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Lethbridge Herald Newspaper Archives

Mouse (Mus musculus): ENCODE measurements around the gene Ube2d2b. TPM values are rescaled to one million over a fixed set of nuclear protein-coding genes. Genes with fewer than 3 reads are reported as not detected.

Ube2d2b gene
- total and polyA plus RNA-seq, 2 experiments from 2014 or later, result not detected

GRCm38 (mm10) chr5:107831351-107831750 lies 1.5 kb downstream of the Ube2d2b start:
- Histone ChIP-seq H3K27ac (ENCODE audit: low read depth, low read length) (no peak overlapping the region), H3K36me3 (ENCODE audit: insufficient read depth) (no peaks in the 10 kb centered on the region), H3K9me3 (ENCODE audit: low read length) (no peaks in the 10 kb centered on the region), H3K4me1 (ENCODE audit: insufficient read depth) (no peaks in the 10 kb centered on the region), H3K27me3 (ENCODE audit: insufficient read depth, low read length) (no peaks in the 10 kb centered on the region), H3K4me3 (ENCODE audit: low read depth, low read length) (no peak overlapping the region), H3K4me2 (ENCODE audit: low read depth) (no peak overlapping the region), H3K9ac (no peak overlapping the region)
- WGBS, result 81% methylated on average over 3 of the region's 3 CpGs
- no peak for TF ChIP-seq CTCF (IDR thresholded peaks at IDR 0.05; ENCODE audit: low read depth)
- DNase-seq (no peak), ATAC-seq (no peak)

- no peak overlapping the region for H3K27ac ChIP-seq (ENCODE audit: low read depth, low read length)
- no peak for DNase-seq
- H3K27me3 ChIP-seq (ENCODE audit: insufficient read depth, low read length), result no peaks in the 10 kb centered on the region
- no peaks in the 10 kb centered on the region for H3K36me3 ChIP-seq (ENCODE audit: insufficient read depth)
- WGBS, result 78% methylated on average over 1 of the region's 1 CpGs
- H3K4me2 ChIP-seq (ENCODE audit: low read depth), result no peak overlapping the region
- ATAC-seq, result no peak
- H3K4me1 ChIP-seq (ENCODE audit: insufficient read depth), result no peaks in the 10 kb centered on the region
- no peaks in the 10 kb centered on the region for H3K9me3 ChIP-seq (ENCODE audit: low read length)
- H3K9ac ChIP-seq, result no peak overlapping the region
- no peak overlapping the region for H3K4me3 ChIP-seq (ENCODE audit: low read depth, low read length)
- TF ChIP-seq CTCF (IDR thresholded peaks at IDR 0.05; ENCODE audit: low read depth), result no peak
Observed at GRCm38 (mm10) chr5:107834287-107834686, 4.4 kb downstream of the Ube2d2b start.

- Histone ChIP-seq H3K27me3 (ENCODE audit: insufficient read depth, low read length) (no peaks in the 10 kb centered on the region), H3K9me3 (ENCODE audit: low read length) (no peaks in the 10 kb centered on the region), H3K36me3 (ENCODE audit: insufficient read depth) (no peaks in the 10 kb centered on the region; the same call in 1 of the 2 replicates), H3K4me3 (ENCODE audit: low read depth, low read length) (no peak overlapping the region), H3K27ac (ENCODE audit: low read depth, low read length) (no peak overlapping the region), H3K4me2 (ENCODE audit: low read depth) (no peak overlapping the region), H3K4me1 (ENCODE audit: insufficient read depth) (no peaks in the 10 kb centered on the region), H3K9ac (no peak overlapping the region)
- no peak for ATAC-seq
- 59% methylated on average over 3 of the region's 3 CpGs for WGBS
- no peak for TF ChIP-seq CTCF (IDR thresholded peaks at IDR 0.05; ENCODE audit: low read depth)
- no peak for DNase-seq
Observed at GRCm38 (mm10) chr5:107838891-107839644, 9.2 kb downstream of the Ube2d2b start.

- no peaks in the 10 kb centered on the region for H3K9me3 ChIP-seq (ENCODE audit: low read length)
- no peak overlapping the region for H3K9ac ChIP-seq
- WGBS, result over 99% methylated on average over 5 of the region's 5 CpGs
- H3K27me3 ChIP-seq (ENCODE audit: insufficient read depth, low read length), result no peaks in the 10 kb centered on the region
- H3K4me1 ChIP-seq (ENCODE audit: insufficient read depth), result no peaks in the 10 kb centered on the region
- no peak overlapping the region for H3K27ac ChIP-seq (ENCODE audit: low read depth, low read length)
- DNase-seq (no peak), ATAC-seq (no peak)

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Lethbridge Herald, The (Newspaper) - March 20, 1970, Lethbridge, Alberta IS THE UIHBSIDOl HHU1D FiWoy, Manh 20, 1979 HOME OF THE WEEK DESIGN No. 253 HOUSE: 1257 SQ.FT. Beards Banned Beards have long bete ban- led in world armies. Soldiers were ordered to shave since about the third century B.C., iut not for reasons. Yhisiers gave a handhold to an eoemy in close fighting. "Old The small British expedi- tionary force in France at the outbreak of World War I in .914 was called "The Old emptibles." The name stems rom en alleged sneer of the iaiser at England's "contcmpt- ble little army." This attractive split level could be built on a 60 ft. flat lot. A lot with a natural slope would be ideal. There is an op- tional full basement under the living area. AU rooms are large for a house of this While not indicated on the plan, an optional washroom could be lo- cated in the lower area by eli- minating the closet beside the laundry. Construction is a pleasing combination of brick veneer and frame. Details for electric heating are included on the blueprints. lA-T. HOMOGRAF COMPANY OF CANADA 40 JARVIS AT KING E., TORONTO 1. ONTARIO. Please send me further details about how to obtain standard builder blueprints for Design No. CH-253. Or enclosed please find for which send me the new Design Book entitled "Second ban and Country Homes Designed For Canadians." NAME ADDRESS (Lett.) Chinese Grass Cloth Chinese grass cloth is made from a vegetable fiber, ramie, which is grown chiefly in Chi- na and Japan. One of the toughest of vegetable fibers, it is well-adapted to many indus- trial uses, can be mixed with silk or wool In woven goods er can be made to resemble a low- grade linen. Feather-Eating Birds The grebes, aquatic birds not' able for their agility in water, eat feathers. As a general rule more than 50 per cent of the contents of a grebe's stomach consists of masses of feathers Do-lt-Yourself Antiquing Kit Boon To Ref inishers By MR. FIX Antiquing as a method ft re- Knishing old furniture (or un- jainted furniture) is an eld :cchnique that Is enjoying a new craze. Instead of assembl- ng the various materials your- self, they are now assembled [or you in special kits. Not only are'all the materials included you are furnished with ex- Iremely easy-tfrfoltow inslruc- lions. The big difference tn antiqu- ing is the use of an opaque base coat of paint. The grain later simulated. This is unlike the use of clear stains and varnishes where the original grain is allowed to show through. Because of this difference it is not necessary to remove the original paint or varnish. The antique finish is applied right over the oW finish and can also be used on metal, plaster, hard- board and other materials. The kit offers the advantage of allotting the purchaser to know exactly what the finished result will be like. There is no miring, involved and a sample chart indicates the effect you will get. The sets are designed to give you a wide range of two-color combinations or a natural lock- ing wood-grain effect. The kit will have at least two cans in it, sometimes three, 'he larger can will contain a coat. This is opaque and u dull or satin finish. The base t provides the proper color Kckground. It can be whtte for an antique white took or it may Bird's Sight Bird's have developed powers of sight to j remarkable degree. Probably they surpass all other creatures in excel- lence of vision. birds can see clearly both at shorter and longer distances than man. Antique Spatter Finish Putting i spaller finish on an antiqued piece of furniture is as easy aj a flick of the wrist, according to the Cana- dian Paint Manufacturers As- sociation. It's j-ist one of many effects you can get with antiqu- ing kits, simply by varying the way in which you apply the toner. Here's how it's done: Use a stiff bristle brush an old toothbrush is fine. Dip the bristles of the brush into the paint. "Spring" the brush with your fingers to throw a fax spray of toner over the under coaling. Don't load the brus] too heavily with toner you'll have splotches, not spatters. some deep blue, red, etc. The second and smaller can contains a glaze coat. Tnb is ranslucent and the base color show through it. The color be made to vary by wiping off more or less of the glaze. The total look of the finish can also be affected by wiping off nore glaze in some areas, al- owing more to remain in oth- ers. In the woodtone kits there is a second can of glaze to apply after the first one is dry. This makes the wood-grain effect more realis- tic. The base coat is brushed on and allowed to dry. Then the is applied, also with a brush and while still wet it is wiped off with a piece of iheeseeloth, also supplied. This leaves streaks of the glaze be- hind. Steel wool also is sometimes used for a final wiping, but cau- tion is required. Shake out the steel wool to remove the fine, loose particles in it Otherwise these will remain beh'nd and make the finish rough. The new finish can be coat- ed with varnish if an especially durable surface is required. Surface preparation for an- tiquing is minimal. Old pain1 and varnish need not be re- moved. It should, however, be dulled to provide tooth for new base coat. A light going O'er with sandpaper or a sur- ace conditioner will cut the Any s'Jrface should be clean and free of old wax, oil or any other polish. (Newspaper Enterprise ASM.) WORLD ALMANAC FACTS The shrew has a reputa- tion for its bad temper. The high metabolism rate of the shrew's body tissues creates a ravenous appe- tite, The World Almanac lays. The tiny mammal eats about three times its weight daily. Shrews range in size from two to tuc inches in length and are mouselike in appearance. One variety produces a poisonous venom that can lull a rabbit. W YOUR GARDEN By Charles Young, F.R.H.S. SWEET PEAS TEfHILK there is probably not quite the interest in Sweet Peas among flower growers that there was many years ago, it is still one of the" most popu- lar Dowers grown. It is easy to grow, hard to beat as a cut flower, has a perfume loved by all and produces a wealth of bloom all summer lor.g. For many years the Spencer variety was the main one grown, ar.d even today it is hard to beat for show purposes, but in southern Alberta it often cannot take the hot weather and often goes off bloom dur- ing the heat of the summer. For such areas some of the heat resistant varieties by Cuth- bertson or Zvolanck are bet- ter. Of the multi-flowered types I think that Galaxy are best. These were developed by Zvol- k for the Burpee Company. There are also dwarfer va- rieties which require less stak- ing than the standard varieties and these are certainly worth trying. At time It was the prac- tise of Sweet Pea enthusiasts to dig very deep ditches. I my- self have dug a trench B feet deep, and I must say the re- sults were spectacular, but no- body digs that deep any more. Eighteen to twenty-four inches is all that anybody digs nowa- days ar.d even that is r.ot ne- cessary for just ordinary sweet peas. If possible, plant in well- drained soil that warms up quickly. Give them as much sun as possible and plant in rows running north and south, giving protection from strong The Coin Corner PEDANIUS D10SCORIDKS The fourth in a series of 50 medals honoring famous men in medical history is dedicated to I'cdanius Oioscorirlcs, first great pharmacologist and bot- anist of note. The first three honored such men as Hippocra- tes, Galen ar.d Dr. Benjamin Rush. Concerned chiefly with plants and their possible contribution to medical science, Di- oscorides, a Greek, did most of his research in Rome (luring the first century later, ho joined the army of Kmperior Noro in onlcr to travel to for- eign lands to search for new and unknown forms of useful plant life. His r-sler work, "De lini- versa Medicina." (.'ctailed (he medicinal properties cf more than HO plants and remained Ure medical profession's phar- macopeia (or mare than n thousand years. Abrarn Belskie, innovator of life-sized, latex medical models for leaching, h-is been selected to produce the portraits anil verse scenes for the medical series. In the obverse portrait, Belskie depicts his subject as he may have appeared to the early Romans, but the reverse shows a copy of Dioscoriiles' manuscript and two plants val- ued for their purporlcd medi- cinal properties Ihe rose and the oleander. Also shown in the centre ol the design is an unguent vase from which the men of medi- cine dispensed their curative ointments. Medals in the "Great Men oi Medicine" series all measure IVi inches in diameter and are available in two compositions Iric bronze, issued in an unlim- ited edition, sells for S3.50 each while (he silver, numerically numbered (o S.KiO sell. for each. A few of the silver edition are still open to subscription through James Harper, I'rcsi (tailial Art Medals, 10 West National FW., Knglcwood, Olu'o winds, especially from the north and west. While Sweet Peas may be .ilanted right in the garden, nuch belter results will be ob- tained by starting inside any ime now. Some Sweet Peas lave very tough skins FO soak n warm water over night and hose seeds which have not be- gun to swell should have the nicked with a knife or a ile on the side opposite the scar. It is at the scar that the irst sign of growth appears and it is important that this area be not injured. Plant about inch deep in a very porous mixture and keep reasonably warm until the sprcut appears, when the plants should be put into cool er conditions (w to a and out into the cok Tame as soon as it is possible to do so. As Sweet I cas havi >'ery deep ar.d extensive root systems they should be plant ed in deep flats. There are spe- cial peat pots available whic are about 5 inches deep ant these are ideal. They are quit hardy and can be set out ii the garden about the first weel in May as a rule. When sellini out in the garden give eacl plant a cupful of a phosphorous rich starter solution. If the soi is ferlile, they do not require groat deal of fertilizing, but if a fertilizer is given, use a com plete or.e that is rot too rich i nitrogen. Do not fertilize during we cold weather and this will hcl to minimize buddrop. Aphid are just about Uie only insec pest that bothers them and thi is easily controlled with Mala tbion. Once Sweet peas hove start (xl Lq bloom, the flowers slwul be picked regularly and neve allowed la go to seed. This w; ensure continuous bloom i summer. t Mr. M. J. n. _ I hare bee Browing plants un.'lcr a cent lights and have been to that white light is not tb best for plants. Ans. This is true. Plan make, best growth under a ligl that is rich in the blue ar.d re cr.cls of Ihc spectrum. tensity and duration of light ries from plant lo plant. Any question or problem gardening or special topic yo may wish (o havo dfilat wil will be answered by sending stamped, self-addressed enve ope. to Mrs. J. Enns, 3224, Mo ley Trail, Calgary 11, Alberta How do you build a telephone company? We started out a desire 1o fill a particular community and business need, to provide Albertans with the best possible telephone servico at the lowest possible cost, Our province reeded a system of modern telephones 1o aid its prospering economy. Of course we had to obtain the physical necessities for tiie system: cable, switching microwave towers, and lha phone that hangs on your wall or sils on your desk. Then we had to find people to fit all these things into place. Technicians, engineers, girls who knew how to smilo their voices. Today we've an organization of people, an investment of 420 million dollars, an integrated communications service that adds 85 million dollars of gross revenue to Alberta's economy yearly. We met every challenge provided every type of communication service you needed, Now, we're looking to the future! carrying out a continuing program of research and development that will continue to provide Albertans with the finest possible communications services. We know our reason for being In business, YOU! ALBERTA GOVERNMENT TELEPHONES ;